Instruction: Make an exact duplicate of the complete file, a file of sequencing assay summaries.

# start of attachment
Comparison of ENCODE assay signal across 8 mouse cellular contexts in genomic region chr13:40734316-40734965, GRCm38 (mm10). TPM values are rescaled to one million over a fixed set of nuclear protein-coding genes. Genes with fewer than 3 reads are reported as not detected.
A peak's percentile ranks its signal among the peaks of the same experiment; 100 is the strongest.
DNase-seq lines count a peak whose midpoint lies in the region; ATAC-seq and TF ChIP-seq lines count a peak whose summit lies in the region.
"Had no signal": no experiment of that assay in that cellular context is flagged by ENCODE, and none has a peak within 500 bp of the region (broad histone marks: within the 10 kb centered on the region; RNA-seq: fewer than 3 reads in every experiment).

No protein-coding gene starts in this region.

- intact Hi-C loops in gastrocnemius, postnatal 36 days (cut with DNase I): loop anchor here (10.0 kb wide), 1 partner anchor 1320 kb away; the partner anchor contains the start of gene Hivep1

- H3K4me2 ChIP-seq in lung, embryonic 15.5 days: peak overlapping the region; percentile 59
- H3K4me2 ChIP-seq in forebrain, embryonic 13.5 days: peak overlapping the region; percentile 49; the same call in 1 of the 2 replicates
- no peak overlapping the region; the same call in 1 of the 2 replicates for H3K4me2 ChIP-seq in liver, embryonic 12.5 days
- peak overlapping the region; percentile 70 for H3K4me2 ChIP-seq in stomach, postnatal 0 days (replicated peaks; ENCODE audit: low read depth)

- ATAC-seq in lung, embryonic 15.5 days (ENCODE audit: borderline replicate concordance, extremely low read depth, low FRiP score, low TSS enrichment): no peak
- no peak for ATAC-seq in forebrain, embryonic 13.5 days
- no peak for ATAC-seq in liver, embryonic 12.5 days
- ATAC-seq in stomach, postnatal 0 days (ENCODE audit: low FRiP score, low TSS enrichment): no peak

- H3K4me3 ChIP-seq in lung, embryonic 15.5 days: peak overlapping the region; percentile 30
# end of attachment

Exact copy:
Comparison of ENCODE assay signal across 8 mouse cellular contexts in genomic region chr13:40734316-40734965, GRCm38 (mm10). TPM values are rescaled to one million over a fixed set of nuclear protein-coding genes. Genes with fewer than 3 reads are reported as not detected.
A peak's percentile ranks its signal among the peaks of the same experiment; 100 is the strongest.
DNase-seq lines count a peak whose midpoint lies in the region; ATAC-seq and TF ChIP-seq lines count a peak whose summit lies in the region.
"Had no signal": no experiment of that assay in that cellular context is flagged by ENCODE, and none has a peak within 500 bp of the region (broad histone marks: within the 10 kb centered on the region; RNA-seq: fewer than 3 reads in every experiment).

No protein-coding gene starts in this region.

- intact Hi-C loops in gastrocnemius, postnatal 36 days (cut with DNase I): loop anchor here (10.0 kb wide), 1 partner anchor 1320 kb away; the partner anchor contains the start of gene Hivep1

- H3K4me2 ChIP-seq in lung, embryonic 15.5 days: peak overlapping the region; percentile 59
- H3K4me2 ChIP-seq in forebrain, embryonic 13.5 days: peak overlapping the region; percentile 49; the same call in 1 of the 2 replicates
- no peak overlapping the region; the same call in 1 of the 2 replicates for H3K4me2 ChIP-seq in liver, embryonic 12.5 days
- peak overlapping the region; percentile 70 for H3K4me2 ChIP-seq in stomach, postnatal 0 days (replicated peaks; ENCODE audit: low read depth)

- ATAC-seq in lung, embryonic 15.5 days (ENCODE audit: borderline replicate concordance, extremely low read depth, low FRiP score, low TSS enrichment): no peak
- no peak for ATAC-seq in forebrain, embryonic 13.5 days
- no peak for ATAC-seq in liver, embryonic 12.5 days
- ATAC-seq in stomach, postnatal 0 days (ENCODE audit: low FRiP score, low TSS enrichment): no peak

- H3K4me3 ChIP-seq in lung, embryonic 15.5 days: peak overlapping the region; percentile 30